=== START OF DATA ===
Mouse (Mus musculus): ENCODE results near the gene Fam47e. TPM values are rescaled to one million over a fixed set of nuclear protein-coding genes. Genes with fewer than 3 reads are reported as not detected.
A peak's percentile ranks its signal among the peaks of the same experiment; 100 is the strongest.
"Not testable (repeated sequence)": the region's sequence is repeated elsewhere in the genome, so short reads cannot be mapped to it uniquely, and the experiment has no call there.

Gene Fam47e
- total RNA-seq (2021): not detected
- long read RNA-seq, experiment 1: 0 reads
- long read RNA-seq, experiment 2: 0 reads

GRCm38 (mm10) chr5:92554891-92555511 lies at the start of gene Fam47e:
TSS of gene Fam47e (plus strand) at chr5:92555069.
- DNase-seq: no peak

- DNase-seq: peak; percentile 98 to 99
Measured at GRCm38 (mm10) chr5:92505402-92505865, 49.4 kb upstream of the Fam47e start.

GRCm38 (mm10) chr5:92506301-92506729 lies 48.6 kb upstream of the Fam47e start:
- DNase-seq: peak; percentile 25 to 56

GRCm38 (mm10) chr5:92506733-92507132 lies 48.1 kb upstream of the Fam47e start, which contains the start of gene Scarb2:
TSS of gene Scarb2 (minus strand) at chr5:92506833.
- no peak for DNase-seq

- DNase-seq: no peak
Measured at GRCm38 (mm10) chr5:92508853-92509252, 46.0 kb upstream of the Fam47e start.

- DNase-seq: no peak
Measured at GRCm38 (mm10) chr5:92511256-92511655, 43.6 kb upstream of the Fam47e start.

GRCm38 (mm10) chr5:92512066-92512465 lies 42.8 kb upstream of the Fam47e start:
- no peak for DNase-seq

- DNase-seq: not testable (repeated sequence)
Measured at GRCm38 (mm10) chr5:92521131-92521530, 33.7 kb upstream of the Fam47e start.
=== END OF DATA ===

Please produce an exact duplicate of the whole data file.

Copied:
Mouse (Mus musculus): ENCODE results near the gene Fam47e. TPM values are rescaled to one million over a fixed set of nuclear protein-coding genes. Genes with fewer than 3 reads are reported as not detected.
A peak's percentile ranks its signal among the peaks of the same experiment; 100 is the strongest.
"Not testable (repeated sequence)": the region's sequence is repeated elsewhere in the genome, so short reads cannot be mapped to it uniquely, and the experiment has no call there.

Gene Fam47e
- total RNA-seq (2021): not detected
- long read RNA-seq, experiment 1: 0 reads
- long read RNA-seq, experiment 2: 0 reads

GRCm38 (mm10) chr5:92554891-92555511 lies at the start of gene Fam47e:
TSS of gene Fam47e (plus strand) at chr5:92555069.
- DNase-seq: no peak

- DNase-seq: peak; percentile 98 to 99
Measured at GRCm38 (mm10) chr5:92505402-92505865, 49.4 kb upstream of the Fam47e start.

GRCm38 (mm10) chr5:92506301-92506729 lies 48.6 kb upstream of the Fam47e start:
- DNase-seq: peak; percentile 25 to 56

GRCm38 (mm10) chr5:92506733-92507132 lies 48.1 kb upstream of the Fam47e start, which contains the start of gene Scarb2:
TSS of gene Scarb2 (minus strand) at chr5:92506833.
- no peak for DNase-seq

- DNase-seq: no peak
Measured at GRCm38 (mm10) chr5:92508853-92509252, 46.0 kb upstream of the Fam47e start.

- DNase-seq: no peak
Measured at GRCm38 (mm10) chr5:92511256-92511655, 43.6 kb upstream of the Fam47e start.

GRCm38 (mm10) chr5:92512066-92512465 lies 42.8 kb upstream of the Fam47e start:
- no peak for DNase-seq

- DNase-seq: not testable (repeated sequence)
Measured at GRCm38 (mm10) chr5:92521131-92521530, 33.7 kb upstream of the Fam47e start.